A hero (masculine or gender-neutral) or heroine (feminine) (Ancient Greek: ἥρως, hḗrōs) is a person or character who, in the face of danger and adversity or from a position of weakness, displays courage, bravery or self-sacrifice—that is, heroism—for some greater good; a man or woman of distinguished courage or ability, admired for his or her brave deeds and noble qualities.
Jessica’s a hero, we see it as the audience and we know it. Ironically she saves someone while dressed as a hero sandwich – another name for a hoagie or a grinder. She steps in front of a car to save a small child, she does her best to save Simpson – sacrificing herself to save a guy she really dislikes by letting Kilgrave know she’s there and alive in the face of unimaginable terror and adversity and she – the most important to this reviewer – does her best to keep Simpson from torturing Kilgrave’s goons.
Like it or not, Jessica displays the characteristics of a hero, or in this case, a bona-fide heroine. There is a nobility to her character that many other heroes – even some avengers wouldn’t be willing to mimic. Consider that we’ve seen people like Phil Coulson condone the use of torture however indirectly, that Bobbi Morse has tortured, Daredevil as well. While these characters have perhaps questioned their tactics and their methods – Jessica proves that she’s worthy of Captain America’s friendship.
(She and Captain America are friends in the comics. It’s pretty amazing. She’s also friends with Carol Danvers/Captain Marvel).
Jessica sacrifices herself to save Will Simpson. She stops him from torturing Kilgrave’s guards even after learning they’re not controlled. When asked if she wants to take the low ground despite thinking that she’s a worthless person she refuses to do so – and the moments that we do see her take the low ground always hit her the hardest. She’s worthy of her sandwich costume, worthy of her leather jacket –
Maybe not so worthy of her white and blue outfit even though it addresses the question of the costume in a funny way after the darkness that she ends up facing. Jessica’s costume is one of the more…unique parts of the series. It fits her character in the comics, it does not fit her much darker adult MCU adaptation but she shuts Trish down in a gentle nod to the people who probably wanted to see her in it. It’s cute and fun, but this is a woman, not a little girl.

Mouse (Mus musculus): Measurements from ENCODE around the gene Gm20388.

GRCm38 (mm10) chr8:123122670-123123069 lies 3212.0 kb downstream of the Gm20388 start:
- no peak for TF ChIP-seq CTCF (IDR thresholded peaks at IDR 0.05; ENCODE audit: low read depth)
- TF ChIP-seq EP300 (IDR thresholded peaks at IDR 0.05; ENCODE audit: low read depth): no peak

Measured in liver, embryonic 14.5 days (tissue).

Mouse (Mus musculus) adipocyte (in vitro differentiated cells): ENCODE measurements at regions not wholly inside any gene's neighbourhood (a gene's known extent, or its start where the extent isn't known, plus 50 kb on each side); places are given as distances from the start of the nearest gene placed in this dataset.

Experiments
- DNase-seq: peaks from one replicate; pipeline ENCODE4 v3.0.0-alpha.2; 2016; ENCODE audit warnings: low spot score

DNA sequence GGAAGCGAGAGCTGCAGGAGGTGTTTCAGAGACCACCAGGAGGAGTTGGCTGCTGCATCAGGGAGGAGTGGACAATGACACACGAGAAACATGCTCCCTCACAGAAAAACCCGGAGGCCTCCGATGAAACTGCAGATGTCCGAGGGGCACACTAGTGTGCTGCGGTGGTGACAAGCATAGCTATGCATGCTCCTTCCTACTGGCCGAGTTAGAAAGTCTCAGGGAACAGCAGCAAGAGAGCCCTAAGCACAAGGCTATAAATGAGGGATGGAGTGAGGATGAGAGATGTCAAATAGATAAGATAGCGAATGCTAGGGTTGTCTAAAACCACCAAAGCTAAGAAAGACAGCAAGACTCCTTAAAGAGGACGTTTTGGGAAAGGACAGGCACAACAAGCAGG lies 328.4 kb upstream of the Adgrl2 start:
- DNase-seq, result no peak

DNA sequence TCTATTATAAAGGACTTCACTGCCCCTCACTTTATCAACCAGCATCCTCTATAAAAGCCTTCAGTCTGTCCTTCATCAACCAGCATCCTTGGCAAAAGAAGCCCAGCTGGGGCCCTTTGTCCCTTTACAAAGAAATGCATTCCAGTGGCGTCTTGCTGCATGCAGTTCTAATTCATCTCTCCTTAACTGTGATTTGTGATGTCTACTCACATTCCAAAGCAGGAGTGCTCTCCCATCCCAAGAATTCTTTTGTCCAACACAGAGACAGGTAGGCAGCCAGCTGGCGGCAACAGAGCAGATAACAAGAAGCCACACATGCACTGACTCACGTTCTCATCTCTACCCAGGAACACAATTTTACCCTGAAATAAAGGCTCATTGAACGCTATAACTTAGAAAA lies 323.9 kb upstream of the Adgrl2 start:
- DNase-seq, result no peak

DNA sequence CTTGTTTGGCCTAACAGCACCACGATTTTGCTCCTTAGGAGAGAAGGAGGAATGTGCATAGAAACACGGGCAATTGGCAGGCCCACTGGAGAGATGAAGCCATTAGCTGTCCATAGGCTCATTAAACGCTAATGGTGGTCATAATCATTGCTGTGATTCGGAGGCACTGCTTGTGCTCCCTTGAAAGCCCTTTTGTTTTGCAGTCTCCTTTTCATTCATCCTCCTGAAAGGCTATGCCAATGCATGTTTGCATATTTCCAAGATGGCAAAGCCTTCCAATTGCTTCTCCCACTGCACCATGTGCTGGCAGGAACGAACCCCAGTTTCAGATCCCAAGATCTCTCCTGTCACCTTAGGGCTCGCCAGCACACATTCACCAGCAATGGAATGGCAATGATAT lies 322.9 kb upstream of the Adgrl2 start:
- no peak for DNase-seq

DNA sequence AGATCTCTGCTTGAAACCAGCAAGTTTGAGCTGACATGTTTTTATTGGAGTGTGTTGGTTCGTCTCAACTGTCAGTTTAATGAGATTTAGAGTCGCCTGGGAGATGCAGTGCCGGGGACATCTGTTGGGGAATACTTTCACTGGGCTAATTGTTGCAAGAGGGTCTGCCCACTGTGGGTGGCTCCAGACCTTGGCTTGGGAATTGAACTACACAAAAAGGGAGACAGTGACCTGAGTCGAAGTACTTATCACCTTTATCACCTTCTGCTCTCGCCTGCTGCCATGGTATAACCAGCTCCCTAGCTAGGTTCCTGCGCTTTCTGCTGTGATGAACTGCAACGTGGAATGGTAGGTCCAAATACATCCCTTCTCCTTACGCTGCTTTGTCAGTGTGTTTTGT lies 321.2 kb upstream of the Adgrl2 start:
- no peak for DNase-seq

Yet like most of us, like all of us, she finds herself up against evil – real honest to god evil in Kilgrave. One of the other things that this show does well – it defines evil. Evil isn’t always readily available, and oftentimes the things that people see or define as evil are misunderstood or possibly mislabeled and misrepresented. The tragedy is when people in a haze of violence look for darkness and true malicious behavior and hurt others by looking for it. People are fundamentally good, but good that is misdirected can be just as bad as evil and danger. However evil is real.
It is out there.
It does exist.
Jessica Jones doesn’t just define evil for the MCU, it tells us that it exists, that it’s real and in our world every day. That’s what comes out in her storyline with Malcolm. After dragging him back to her apartment Malcolm goes through a detox and admits that there was a part of him that chose to be a drug addict. Like the SHIELD agents who chose HYDRA because they believed in what HYDRA represented, like Tony Stark spending most of his life profiteering off of world peace, the fact is that not everyone is Jessica Jones – and sometimes when people look inward what they’ll end up finding is ugly and sick.
Real heroes don’t just hit the bad guys or stop the cars or save lives. Real heroes run into danger, saving lives and giving people a chance to pull them out of the darkness and into the light. It might be harsh and unforgiving but in those lost moments people underestimate how important it can be to have a single person who believes in you. Jessica is cold to Malcolm but she gives him a shot to come back from the light. It’s an important lesson and proof that she’s worthy of her title of hero – and ready to face real evil. Will she have what it takes? Only time will tell.
NOTE: so I promised a few spoilers about Will Simpson. These are below. IF YOU’RE NOT INTERESTED IN SPOILERS PLEASE DISCONTINUE READING HERE.
So Will Simpson, if you put his name into google comes up as “Nuke” a super villain who’s more defining characteristics feature in a big way in later episodes. Obviously he’s missing a few key things (that shield’s a big one) but Simpson’s characteristics in this episode are interesting. For one, he’s a bit insensitive to human life (“There’s a pain center in the leg…” really buddy?) Will he go to the dark side? What did you end up getting involved in Trish?
Only time will tell…